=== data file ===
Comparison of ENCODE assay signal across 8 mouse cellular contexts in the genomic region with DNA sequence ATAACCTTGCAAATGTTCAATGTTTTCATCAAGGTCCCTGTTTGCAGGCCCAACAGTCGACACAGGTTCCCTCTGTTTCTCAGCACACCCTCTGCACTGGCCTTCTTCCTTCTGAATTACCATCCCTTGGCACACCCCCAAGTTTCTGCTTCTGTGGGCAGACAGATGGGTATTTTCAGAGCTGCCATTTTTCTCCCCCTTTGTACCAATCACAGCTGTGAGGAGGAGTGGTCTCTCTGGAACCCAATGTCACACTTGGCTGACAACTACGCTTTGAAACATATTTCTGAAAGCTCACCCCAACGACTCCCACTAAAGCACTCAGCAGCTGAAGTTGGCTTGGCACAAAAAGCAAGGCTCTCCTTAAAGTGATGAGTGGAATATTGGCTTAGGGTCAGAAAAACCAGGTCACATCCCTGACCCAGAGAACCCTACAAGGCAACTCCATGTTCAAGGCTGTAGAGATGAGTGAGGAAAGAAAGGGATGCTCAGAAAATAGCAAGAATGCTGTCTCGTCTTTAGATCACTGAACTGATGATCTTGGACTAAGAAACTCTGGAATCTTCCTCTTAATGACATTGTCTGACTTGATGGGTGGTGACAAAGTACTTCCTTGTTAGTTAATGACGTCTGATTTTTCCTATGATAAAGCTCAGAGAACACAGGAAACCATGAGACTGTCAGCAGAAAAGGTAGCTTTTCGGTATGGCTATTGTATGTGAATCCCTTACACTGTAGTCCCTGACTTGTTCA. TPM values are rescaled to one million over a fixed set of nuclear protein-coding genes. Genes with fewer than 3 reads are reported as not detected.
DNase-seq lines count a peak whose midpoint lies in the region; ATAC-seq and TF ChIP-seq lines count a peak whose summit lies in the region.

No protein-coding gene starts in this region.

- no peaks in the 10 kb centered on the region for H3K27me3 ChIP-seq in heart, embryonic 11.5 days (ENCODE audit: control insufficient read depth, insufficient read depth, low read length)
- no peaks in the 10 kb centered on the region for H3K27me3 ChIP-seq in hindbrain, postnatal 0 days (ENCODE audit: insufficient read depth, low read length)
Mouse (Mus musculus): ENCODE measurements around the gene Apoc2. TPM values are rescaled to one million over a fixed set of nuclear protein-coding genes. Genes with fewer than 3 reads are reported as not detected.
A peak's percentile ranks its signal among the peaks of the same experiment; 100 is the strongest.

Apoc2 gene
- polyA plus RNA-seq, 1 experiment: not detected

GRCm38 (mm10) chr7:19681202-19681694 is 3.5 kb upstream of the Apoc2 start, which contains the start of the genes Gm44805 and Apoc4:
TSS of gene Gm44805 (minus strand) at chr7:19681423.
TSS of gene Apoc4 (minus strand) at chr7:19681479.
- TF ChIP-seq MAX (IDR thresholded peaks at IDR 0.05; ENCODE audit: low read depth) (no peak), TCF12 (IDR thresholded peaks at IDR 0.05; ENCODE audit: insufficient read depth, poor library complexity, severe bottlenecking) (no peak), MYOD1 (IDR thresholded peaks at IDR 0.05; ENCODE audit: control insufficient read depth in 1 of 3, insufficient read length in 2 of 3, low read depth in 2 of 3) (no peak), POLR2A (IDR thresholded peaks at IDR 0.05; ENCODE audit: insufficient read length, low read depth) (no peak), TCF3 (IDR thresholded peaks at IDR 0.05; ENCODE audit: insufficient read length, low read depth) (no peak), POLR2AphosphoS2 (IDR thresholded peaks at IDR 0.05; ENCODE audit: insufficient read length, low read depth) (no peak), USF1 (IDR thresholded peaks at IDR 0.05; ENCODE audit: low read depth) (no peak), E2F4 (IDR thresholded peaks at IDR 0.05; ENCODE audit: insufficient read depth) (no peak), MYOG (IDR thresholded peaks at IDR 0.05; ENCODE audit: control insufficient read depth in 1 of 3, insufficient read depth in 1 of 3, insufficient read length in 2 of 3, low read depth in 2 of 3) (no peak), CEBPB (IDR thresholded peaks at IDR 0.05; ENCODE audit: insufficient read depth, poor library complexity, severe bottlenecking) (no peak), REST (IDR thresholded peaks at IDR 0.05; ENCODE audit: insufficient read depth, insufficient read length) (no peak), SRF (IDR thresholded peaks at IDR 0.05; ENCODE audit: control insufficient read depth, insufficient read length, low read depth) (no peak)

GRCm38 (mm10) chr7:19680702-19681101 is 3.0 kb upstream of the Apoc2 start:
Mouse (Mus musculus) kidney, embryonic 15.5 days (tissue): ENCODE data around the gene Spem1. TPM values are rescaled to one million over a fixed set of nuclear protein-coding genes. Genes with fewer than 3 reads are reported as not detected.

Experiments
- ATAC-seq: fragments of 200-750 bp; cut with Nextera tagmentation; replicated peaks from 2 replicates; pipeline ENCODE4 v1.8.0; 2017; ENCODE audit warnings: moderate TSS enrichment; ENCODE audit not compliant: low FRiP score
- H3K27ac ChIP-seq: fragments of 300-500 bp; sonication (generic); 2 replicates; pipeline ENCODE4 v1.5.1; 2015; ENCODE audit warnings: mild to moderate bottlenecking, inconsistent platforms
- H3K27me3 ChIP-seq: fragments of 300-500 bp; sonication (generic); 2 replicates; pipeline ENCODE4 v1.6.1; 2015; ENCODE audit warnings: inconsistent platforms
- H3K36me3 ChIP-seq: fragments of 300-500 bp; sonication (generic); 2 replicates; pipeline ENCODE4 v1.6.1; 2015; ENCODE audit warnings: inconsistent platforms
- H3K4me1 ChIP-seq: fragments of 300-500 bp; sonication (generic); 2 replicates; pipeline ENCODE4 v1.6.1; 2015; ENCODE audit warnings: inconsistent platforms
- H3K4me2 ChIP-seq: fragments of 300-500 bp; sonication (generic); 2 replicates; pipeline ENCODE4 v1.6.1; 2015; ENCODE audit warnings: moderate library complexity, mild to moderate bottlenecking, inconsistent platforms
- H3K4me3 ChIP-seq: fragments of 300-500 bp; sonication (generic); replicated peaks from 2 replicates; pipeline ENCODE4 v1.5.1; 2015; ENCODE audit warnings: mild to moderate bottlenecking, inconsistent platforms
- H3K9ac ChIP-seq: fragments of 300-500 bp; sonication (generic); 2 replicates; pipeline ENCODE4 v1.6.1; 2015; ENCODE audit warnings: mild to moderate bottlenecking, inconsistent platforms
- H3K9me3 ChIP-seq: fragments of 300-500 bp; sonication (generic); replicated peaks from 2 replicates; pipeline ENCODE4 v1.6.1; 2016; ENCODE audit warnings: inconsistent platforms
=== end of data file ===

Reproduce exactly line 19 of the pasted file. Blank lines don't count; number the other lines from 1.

- H3K27me3 ChIP-seq: fragments of 300-500 bp; sonication (generic); 2 replicates; pipeline ENCODE4 v1.6.1; 2015; ENCODE audit warnings: inconsistent platforms